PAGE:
Had the financial maelstrom struck any earlier, consulate staff suggest, the expo would have been a very different affair as the extravagant architectural costs for the pavilion buildings would have suffered the same fate. But from another point of view, the expo couldn't have been better timed for Shanghai.
Until the beginning of this year, the numbers of expatriates frequenting the city's well-to-do restaurants and bars were in steep decline as multinational corporations cut back on non-local employees.
The sudden influx of thousands of international pavilion staff and their families cushioned the blow considerably and helped Shanghai maintain its image as an international city.
The expo also played a key role in promoting that image to the domestic market, with a constant publicity blitz in national newspapers, television and news websites. But city officials admit they were taken aback by just how little attention the expo got from the international media - particularly in comparison to the Beijing Olympics in 2008.
Aside from the opening and closing ceremonies and initial concerns about low visitor numbers and organisers' teething troubles, the expo garnered little attention on the international stage.
Shanghai-based writer Adam Minter - one of the few overseas journalists in the city to be positively enthusiastic about the expo - said he believed the world's media hadn't given the expo a fair run.
'It's a bit of a chicken and egg situation,' he said. 'There is an assumption that people aren't interested in it because nobody has heard about it in the US.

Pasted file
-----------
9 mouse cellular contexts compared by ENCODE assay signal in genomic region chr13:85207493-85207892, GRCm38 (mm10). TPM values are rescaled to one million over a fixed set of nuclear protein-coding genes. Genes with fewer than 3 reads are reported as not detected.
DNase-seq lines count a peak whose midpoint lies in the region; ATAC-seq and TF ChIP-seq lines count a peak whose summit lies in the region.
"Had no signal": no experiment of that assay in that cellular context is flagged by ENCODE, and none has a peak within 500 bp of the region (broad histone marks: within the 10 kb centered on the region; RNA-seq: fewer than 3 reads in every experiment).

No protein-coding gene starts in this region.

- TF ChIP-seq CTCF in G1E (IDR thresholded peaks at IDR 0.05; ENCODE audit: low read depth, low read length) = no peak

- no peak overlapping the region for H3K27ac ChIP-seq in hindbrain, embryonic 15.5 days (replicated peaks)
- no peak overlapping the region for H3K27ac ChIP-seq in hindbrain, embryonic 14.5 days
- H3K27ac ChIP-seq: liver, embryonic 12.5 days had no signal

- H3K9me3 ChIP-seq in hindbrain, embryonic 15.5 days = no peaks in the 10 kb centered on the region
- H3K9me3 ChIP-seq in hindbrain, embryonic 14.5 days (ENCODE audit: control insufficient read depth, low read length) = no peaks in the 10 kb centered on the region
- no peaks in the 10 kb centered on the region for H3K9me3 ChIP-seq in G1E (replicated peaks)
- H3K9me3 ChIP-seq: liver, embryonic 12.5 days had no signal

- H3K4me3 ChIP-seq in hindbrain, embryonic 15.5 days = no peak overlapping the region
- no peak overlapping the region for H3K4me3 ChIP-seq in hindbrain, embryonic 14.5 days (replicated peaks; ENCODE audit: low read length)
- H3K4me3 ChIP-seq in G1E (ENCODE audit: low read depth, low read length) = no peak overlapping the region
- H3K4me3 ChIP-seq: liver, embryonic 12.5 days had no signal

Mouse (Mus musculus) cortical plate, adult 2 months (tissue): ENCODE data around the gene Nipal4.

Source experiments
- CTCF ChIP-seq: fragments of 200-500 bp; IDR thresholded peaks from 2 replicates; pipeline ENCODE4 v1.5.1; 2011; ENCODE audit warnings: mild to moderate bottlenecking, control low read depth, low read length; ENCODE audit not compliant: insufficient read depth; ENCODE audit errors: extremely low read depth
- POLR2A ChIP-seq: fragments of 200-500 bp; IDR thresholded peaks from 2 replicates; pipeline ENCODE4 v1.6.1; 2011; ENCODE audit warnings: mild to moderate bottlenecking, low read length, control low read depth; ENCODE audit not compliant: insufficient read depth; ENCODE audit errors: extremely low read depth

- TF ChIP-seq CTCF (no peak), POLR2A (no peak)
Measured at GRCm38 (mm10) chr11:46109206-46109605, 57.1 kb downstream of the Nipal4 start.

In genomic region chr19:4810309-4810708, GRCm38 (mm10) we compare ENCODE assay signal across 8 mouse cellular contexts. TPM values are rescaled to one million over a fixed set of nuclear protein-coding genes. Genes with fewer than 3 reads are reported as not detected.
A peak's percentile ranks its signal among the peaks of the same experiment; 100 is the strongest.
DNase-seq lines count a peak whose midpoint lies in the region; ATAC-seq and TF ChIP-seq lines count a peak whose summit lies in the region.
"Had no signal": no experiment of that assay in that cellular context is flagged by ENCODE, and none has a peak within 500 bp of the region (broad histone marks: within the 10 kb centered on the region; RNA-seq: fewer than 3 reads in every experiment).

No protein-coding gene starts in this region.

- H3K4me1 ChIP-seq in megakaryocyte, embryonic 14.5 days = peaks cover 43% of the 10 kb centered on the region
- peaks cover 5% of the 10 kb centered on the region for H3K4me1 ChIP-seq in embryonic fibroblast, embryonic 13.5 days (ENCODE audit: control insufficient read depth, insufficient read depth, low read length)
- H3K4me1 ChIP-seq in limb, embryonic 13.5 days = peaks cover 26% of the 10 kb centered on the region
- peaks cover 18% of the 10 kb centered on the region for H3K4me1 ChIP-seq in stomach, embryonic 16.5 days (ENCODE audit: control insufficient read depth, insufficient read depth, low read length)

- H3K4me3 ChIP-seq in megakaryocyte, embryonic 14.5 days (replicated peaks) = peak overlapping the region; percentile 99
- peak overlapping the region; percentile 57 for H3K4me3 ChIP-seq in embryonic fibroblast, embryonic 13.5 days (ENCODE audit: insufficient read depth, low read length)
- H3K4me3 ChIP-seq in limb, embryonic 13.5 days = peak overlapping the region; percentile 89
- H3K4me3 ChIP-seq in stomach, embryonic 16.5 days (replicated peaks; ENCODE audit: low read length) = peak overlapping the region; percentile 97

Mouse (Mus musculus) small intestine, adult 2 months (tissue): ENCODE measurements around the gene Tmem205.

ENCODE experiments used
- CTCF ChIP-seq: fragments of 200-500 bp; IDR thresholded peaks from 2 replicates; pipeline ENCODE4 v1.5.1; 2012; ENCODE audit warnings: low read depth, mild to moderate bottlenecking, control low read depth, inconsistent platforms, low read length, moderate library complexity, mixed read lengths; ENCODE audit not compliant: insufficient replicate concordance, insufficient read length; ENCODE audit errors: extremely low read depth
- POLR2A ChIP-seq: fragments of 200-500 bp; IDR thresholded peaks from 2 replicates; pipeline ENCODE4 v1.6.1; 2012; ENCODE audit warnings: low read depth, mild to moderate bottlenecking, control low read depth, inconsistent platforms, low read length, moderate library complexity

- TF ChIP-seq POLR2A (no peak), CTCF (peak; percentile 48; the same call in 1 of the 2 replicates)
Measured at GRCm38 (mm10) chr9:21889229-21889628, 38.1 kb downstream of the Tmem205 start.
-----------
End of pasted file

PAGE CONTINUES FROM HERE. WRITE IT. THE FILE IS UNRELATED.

'I admit that expos haven't really been relevant for a long time now, but I would argue that in this case it is incredibly relevant if only because of the tremendous diplomatic pressure that was placed on countries to make sure they attended, and in many cases spend a considerable sum of money on it.'
A constant procession of state leaders and government officials from just about every participating country - in other words, just about the whole world - has tramped through the Shanghai expo, and all were treated to meetings with high-level Chinese officials.
Minter said this had enabled countries to speed up negotiations on projects and helped smaller nations and enterprises to gain a foothold on the mainland.
'In China, if they have never heard of you then they're not going to do business with you,' Minter said. 'If there wasn't an expo a lot of these deals never would have happened.'
But Stefan Al, assistant professor at the University of Hong Kong's department of urban planning and design, said he believed that although Shanghai had 'super-sized' the expo, it was misguided to think a 'huge media event' was the best way to make a city more competitive on the international stage.
He said the Shanghai government appeared to have been influenced by the 'Bilbao effect' - the notion that the building of the Guggenheim Museum was pivotal in the Spanish city's post-industrial revival - but it would be better to focus resources on improving the city's core infrastructure.
'There was a very big contradiction between the theme ['better city, better life'] and the reality of the city of Shanghai,' Al said. 'Pudong looks spectacular from afar but up close you realise it is almost impossible to cross the road.'